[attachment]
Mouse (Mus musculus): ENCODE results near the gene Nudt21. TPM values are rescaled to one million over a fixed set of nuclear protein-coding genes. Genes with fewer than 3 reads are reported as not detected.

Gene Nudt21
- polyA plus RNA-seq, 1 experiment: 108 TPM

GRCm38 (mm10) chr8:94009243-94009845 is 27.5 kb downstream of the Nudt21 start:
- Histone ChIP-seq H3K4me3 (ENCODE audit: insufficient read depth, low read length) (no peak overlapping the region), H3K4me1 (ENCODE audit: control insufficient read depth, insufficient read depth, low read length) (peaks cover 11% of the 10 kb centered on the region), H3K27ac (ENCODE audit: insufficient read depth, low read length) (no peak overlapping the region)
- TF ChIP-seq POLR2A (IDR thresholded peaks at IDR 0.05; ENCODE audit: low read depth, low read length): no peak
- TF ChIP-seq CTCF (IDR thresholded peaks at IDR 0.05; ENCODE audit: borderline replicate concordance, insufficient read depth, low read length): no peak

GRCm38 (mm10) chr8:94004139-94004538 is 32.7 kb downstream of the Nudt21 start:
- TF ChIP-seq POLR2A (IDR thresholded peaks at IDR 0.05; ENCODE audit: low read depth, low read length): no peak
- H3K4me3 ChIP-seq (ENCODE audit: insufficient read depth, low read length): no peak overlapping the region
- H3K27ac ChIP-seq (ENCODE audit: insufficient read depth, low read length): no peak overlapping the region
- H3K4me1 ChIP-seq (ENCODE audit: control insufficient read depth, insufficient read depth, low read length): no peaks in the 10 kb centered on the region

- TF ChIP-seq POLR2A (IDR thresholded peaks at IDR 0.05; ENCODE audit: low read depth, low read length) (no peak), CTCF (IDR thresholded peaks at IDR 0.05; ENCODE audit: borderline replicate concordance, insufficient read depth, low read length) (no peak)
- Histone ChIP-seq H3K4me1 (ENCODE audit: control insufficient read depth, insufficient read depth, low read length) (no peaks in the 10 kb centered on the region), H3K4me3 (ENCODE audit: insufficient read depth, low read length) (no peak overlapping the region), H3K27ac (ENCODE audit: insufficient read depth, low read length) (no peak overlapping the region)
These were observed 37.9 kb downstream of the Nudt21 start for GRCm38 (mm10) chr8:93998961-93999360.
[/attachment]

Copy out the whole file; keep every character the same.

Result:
Mouse (Mus musculus): ENCODE results near the gene Nudt21. TPM values are rescaled to one million over a fixed set of nuclear protein-coding genes. Genes with fewer than 3 reads are reported as not detected.

Gene Nudt21
- polyA plus RNA-seq, 1 experiment: 108 TPM

GRCm38 (mm10) chr8:94009243-94009845 is 27.5 kb downstream of the Nudt21 start:
- Histone ChIP-seq H3K4me3 (ENCODE audit: insufficient read depth, low read length) (no peak overlapping the region), H3K4me1 (ENCODE audit: control insufficient read depth, insufficient read depth, low read length) (peaks cover 11% of the 10 kb centered on the region), H3K27ac (ENCODE audit: insufficient read depth, low read length) (no peak overlapping the region)
- TF ChIP-seq POLR2A (IDR thresholded peaks at IDR 0.05; ENCODE audit: low read depth, low read length): no peak
- TF ChIP-seq CTCF (IDR thresholded peaks at IDR 0.05; ENCODE audit: borderline replicate concordance, insufficient read depth, low read length): no peak

GRCm38 (mm10) chr8:94004139-94004538 is 32.7 kb downstream of the Nudt21 start:
- TF ChIP-seq POLR2A (IDR thresholded peaks at IDR 0.05; ENCODE audit: low read depth, low read length): no peak
- H3K4me3 ChIP-seq (ENCODE audit: insufficient read depth, low read length): no peak overlapping the region
- H3K27ac ChIP-seq (ENCODE audit: insufficient read depth, low read length): no peak overlapping the region
- H3K4me1 ChIP-seq (ENCODE audit: control insufficient read depth, insufficient read depth, low read length): no peaks in the 10 kb centered on the region

- TF ChIP-seq POLR2A (IDR thresholded peaks at IDR 0.05; ENCODE audit: low read depth, low read length) (no peak), CTCF (IDR thresholded peaks at IDR 0.05; ENCODE audit: borderline replicate concordance, insufficient read depth, low read length) (no peak)
- Histone ChIP-seq H3K4me1 (ENCODE audit: control insufficient read depth, insufficient read depth, low read length) (no peaks in the 10 kb centered on the region), H3K4me3 (ENCODE audit: insufficient read depth, low read length) (no peak overlapping the region), H3K27ac (ENCODE audit: insufficient read depth, low read length) (no peak overlapping the region)
These were observed 37.9 kb downstream of the Nudt21 start for GRCm38 (mm10) chr8:93998961-93999360.